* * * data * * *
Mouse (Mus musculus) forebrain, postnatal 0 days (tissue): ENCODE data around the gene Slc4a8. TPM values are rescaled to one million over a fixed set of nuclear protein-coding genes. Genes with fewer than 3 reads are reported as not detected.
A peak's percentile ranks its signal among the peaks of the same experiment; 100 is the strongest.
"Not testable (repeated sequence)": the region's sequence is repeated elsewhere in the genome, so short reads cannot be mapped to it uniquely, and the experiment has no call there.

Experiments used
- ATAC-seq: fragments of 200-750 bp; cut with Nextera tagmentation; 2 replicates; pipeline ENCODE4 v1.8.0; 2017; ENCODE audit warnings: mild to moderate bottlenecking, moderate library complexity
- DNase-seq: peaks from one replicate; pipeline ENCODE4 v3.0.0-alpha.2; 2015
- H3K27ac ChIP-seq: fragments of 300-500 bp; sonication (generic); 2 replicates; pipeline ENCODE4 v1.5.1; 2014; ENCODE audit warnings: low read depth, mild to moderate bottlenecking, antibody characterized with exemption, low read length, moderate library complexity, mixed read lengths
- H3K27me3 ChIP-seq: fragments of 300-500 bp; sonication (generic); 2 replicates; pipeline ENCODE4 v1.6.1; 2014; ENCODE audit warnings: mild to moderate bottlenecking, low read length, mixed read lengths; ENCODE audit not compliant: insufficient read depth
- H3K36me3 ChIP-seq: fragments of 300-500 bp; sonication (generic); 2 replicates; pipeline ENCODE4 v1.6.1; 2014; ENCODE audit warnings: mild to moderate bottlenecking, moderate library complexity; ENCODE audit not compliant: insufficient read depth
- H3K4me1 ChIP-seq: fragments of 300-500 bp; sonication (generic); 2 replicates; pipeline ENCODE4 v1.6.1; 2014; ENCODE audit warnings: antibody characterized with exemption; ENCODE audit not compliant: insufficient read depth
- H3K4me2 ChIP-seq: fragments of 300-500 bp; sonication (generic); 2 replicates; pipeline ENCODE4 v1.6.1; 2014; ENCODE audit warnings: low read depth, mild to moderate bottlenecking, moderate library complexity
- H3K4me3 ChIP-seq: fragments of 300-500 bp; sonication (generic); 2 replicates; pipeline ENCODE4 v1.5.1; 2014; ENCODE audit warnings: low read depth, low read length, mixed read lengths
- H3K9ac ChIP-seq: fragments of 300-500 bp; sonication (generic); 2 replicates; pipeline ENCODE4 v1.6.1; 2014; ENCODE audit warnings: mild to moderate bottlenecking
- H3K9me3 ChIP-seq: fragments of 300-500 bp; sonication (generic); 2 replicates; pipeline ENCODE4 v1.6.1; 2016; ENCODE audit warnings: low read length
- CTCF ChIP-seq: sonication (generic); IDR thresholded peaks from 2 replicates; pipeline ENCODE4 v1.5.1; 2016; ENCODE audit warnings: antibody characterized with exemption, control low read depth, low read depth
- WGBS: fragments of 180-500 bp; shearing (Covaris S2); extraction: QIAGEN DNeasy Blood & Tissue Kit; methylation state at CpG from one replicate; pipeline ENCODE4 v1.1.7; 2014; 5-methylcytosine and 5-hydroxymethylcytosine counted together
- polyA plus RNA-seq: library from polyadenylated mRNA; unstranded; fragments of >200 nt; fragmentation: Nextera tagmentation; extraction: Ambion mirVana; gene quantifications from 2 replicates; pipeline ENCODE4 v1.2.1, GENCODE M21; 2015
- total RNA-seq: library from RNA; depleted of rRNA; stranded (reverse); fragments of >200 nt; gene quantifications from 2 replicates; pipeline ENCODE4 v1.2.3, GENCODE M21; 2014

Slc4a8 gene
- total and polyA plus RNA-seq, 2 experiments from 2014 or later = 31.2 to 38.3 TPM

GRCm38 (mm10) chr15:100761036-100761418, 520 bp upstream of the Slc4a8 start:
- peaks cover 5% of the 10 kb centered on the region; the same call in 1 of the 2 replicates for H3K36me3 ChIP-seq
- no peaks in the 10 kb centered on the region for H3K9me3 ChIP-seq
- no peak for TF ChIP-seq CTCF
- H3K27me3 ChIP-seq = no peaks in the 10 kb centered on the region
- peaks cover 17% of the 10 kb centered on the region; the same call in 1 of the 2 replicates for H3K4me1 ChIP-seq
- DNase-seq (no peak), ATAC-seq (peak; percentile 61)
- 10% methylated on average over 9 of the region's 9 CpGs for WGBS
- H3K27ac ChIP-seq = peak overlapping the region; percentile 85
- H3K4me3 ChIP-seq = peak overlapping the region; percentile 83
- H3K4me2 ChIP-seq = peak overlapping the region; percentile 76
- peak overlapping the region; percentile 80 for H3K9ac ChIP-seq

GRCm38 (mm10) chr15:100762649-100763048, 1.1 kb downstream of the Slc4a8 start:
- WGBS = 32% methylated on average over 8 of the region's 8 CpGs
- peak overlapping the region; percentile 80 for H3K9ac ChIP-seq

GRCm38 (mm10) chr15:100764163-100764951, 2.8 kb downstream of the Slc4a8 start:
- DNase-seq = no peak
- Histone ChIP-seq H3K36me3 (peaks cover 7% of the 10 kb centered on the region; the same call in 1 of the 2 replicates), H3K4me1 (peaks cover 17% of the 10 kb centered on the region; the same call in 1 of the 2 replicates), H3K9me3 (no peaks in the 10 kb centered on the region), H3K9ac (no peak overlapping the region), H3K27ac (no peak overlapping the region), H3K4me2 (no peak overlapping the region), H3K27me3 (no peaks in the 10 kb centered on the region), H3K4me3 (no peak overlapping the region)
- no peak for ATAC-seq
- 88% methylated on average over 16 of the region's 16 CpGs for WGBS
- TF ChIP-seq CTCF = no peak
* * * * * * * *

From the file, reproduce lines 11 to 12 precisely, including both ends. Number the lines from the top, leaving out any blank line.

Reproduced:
- H3K4me2 ChIP-seq: fragments of 300-500 bp; sonication (generic); 2 replicates; pipeline ENCODE4 v1.6.1; 2014; ENCODE audit warnings: low read depth, mild to moderate bottlenecking, moderate library complexity
- H3K4me3 ChIP-seq: fragments of 300-500 bp; sonication (generic); 2 replicates; pipeline ENCODE4 v1.5.1; 2014; ENCODE audit warnings: low read depth, low read length, mixed read lengths